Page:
I was once a camp cook on a cattle drive.
Yes, I was.
I know you’re all sitting there open-mouthed.
I can see the gaping caverns from here.
It was 1991, I was in Australia.
It wasn’t one huge cattle drive covering hundreds of miles and weeks through the Australian outback – women have no business being on those things – but several smaller drives moving cattle around the farmer’s station during the Australian Spring for a week or two at a time.
No amenities, no heat, tents for shelter, horses for transport.
We’d spend days on horseback, sometimes in the truck with calves on the back, urging the cattle on with their cries.
At night we’d pitch tents, get a campfire going, cook a joint of lamb, castrate a few young bulls with a sharp knife and a steady hand.
Just another regular day in the Life of Alison.
When we drove out to the farm shack, can’t really call it a house, for the first night, it was luxurious. There was a roof, a bed of sorts and….an outside dunny.
I got used to keeping my mouth closed while using it.
The flies were HUGE!
It was on a slope so balancing was difficult but balance you did, with all your might, because not to would cause all sorts of problems with no running water to wash yourself.
I would cook that spag bol for dinner then reheat it for breakfast.
People loved it.
I learned to cook sausages, bacon, some little biscuit-type things.
And all this over an open fire.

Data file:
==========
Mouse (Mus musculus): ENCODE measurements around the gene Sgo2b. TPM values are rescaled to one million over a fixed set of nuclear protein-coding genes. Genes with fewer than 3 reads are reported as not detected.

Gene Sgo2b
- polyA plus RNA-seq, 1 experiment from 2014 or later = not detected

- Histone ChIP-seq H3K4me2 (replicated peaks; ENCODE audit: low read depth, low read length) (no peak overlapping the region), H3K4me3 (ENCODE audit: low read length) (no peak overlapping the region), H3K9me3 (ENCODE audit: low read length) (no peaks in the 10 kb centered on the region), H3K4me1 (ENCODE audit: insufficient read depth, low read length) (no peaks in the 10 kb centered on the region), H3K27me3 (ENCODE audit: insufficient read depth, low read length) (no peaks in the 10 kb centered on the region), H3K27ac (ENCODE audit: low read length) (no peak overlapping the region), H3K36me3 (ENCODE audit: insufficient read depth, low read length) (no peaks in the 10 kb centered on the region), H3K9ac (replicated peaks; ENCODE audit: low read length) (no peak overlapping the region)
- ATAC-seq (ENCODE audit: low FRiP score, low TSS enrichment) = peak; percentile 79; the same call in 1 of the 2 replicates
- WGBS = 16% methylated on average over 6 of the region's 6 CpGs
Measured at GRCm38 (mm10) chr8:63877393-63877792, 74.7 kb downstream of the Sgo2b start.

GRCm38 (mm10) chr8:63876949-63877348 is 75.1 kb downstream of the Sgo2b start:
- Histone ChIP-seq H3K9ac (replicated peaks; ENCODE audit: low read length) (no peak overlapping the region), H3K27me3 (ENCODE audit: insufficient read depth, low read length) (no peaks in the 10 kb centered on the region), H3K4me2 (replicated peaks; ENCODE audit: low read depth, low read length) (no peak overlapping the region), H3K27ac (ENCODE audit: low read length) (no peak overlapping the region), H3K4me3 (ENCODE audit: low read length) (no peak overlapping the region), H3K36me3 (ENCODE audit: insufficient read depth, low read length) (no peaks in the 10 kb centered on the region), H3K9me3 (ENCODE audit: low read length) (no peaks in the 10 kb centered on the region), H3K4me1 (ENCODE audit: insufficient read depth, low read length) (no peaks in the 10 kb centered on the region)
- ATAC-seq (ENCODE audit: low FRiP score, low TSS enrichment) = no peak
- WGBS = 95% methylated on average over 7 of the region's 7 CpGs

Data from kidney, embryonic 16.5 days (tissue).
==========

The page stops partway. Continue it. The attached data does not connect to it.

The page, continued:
I would have made my den mother proud.
One night I attempted a huge roast joint.
It took for ever. As I turned it over, I dropped it in the fire.
It was almost dark but I brushed it off.
By the time it was cooked, the night was pitch black.
We could have been eating anything because we certainly couldn’t see it.
Any crunchy bits were just part of the outdoor experience.
But the pièce de resistance of one of the most hardcore outdoor experiences of my life was the dunny. Or lack thereof.
When it was time, we took a spade and, if we were lucky, a toilet roll – with strict instructions to use only two squares.
We used leaves otherwise.
Off we went to dig a hole, do our business and cover it up again.
You see, the Australian people are very protective of their awesome country.
They look after it, respect it, jibe anyone who is careless of it.
(And jibing in Australia isn’t usually equivocable.)
They put the land first, their convenience second.
It was refreshing to see that these attitudes were cool.
I liked that.
Australia’s national colors are green and gold.
Australia is the place I first encountered eco-friendly and green practices.
Twenty years ago.
Going green, recycling, environmentally friendly were words and phrases almost unheard of at that time.
And when they did get some attention the mainstream rolled their eyes.
Marginalizing the hippies and tree-huggers considered to be the advocates of such practices.
Today it is very different.
We can learn a lot from the Aussies. The green movement there was ahead of its’ time.
Other countries are today green with envy.
And have been running to catch up ever since.
What do you do to protect your environment? What have you cooked over an open fire? Have you ever used a dunny with your mouth tightly closed? Let me know in the comments!
I am participating in a Blog Every Day For 30 Days Challenge advocated by Chris Brogan. I am doing this with the lovely Mary Ulrich who writes for Parents and Caregivers of Adults with Disabilities at Climbing Every Mountain. Check her out!